An overview of the biggest technology trends in 2021
Although the pandemic shut down a lot of things, technological developments continued to move forward in 2021. What follows is an overview of a few areas critical to the water and wastewater fields where progress has continued mostly unabated.
With a digital model (twin) of a system, process or plant, it is possible to compare the results of real-time simulations with actual data from sensors to identify operating anomalies and evaluate solutions without disrupting operations.
According to water technology provider Xylem Inc., these simulations may use one or many hydraulic and/or hydrological models, process models or water quality models, often hosted in the cloud. Benefits of applying digital twins include potentially dramatic savings in capital and operating expenses, much better real-time performance with the ability to respond more quickly to sudden weather events, and environmental sustainability, with better protection and outcomes.
Digital twin/RT-DSS (real-time decision support system) applications include:
- Optimizing processes to minimize chemical and energy inputs at treatment plants while also stabilizing processes and minimizing oscillation.
- Optimizing drinking water networks to minimize energy consumption while ensuring safe and equitable water quality.
- Optimizing wastewater networks to minimize or eliminate overflows, street flooding and basement back-ups.
Smart pumps save energy and provide customer benefits that include reduced pipe system noise, constant pressure at the water tap and constant water temperature throughout the year.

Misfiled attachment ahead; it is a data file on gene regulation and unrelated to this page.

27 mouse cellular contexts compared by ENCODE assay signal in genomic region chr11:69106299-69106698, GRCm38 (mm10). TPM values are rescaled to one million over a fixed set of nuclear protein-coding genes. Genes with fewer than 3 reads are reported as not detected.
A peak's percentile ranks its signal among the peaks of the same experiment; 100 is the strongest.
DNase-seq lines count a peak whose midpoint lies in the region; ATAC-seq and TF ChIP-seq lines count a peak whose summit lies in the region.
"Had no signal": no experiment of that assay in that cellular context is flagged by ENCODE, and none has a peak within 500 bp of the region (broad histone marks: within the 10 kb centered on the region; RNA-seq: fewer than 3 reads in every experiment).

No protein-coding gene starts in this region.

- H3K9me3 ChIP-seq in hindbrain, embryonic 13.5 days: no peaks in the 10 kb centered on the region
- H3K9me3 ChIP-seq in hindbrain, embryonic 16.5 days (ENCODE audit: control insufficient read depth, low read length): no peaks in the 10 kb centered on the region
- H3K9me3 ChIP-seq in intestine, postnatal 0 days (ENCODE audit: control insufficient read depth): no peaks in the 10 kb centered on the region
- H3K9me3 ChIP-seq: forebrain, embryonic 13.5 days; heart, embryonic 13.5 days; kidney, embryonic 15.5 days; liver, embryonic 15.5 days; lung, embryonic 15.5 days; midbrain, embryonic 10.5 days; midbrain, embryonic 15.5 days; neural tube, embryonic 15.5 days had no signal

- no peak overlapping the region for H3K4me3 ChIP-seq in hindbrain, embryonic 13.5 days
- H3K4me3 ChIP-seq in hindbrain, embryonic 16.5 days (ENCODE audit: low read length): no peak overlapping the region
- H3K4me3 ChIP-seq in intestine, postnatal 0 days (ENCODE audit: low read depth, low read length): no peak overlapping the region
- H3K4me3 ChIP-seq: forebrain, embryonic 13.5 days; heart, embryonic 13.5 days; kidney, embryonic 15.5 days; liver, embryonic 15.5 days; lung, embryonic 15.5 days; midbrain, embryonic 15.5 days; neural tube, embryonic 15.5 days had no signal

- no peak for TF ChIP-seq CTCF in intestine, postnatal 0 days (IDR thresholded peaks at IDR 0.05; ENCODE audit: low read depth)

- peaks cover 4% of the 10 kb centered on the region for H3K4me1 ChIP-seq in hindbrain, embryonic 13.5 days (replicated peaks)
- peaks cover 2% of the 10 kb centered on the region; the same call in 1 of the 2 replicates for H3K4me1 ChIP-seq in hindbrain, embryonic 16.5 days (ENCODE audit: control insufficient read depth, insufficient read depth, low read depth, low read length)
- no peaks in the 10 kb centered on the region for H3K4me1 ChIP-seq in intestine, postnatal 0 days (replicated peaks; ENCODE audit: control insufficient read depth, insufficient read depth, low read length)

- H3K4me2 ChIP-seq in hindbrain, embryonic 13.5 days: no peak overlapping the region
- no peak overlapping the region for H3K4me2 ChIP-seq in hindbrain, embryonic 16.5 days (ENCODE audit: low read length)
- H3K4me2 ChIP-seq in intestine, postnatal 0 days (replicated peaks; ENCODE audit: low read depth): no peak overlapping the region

Pump manufacturer Grundfos was the first company to build variable speed drives into its pumps for clean water applications, and its smart pumps now incorporate greater energy optimization, advanced condition monitoring and connectivity so they function more effectively as part of a larger system. Its wastewater pumps incorporate built-in sensors and intelligence for autonomous operation.
With greater connectivity, smart pumps integrate easily into water and wastewater systems. Water pressure can be adjusted continuously throughout the distribution network, reducing energy usage and non-revenue water leakage. Grundfos said that smart pumps will deliver even more energy efficiency and condition monitoring to maximize system capacity while minimizing maintenance.
Smart drives gather a large volume of information, which they use to learn and then predict and react to conditions and avert unplanned outages or catastrophic failures. They also can make adjustments and perform much of their own maintenance, which saves time and reduces costs.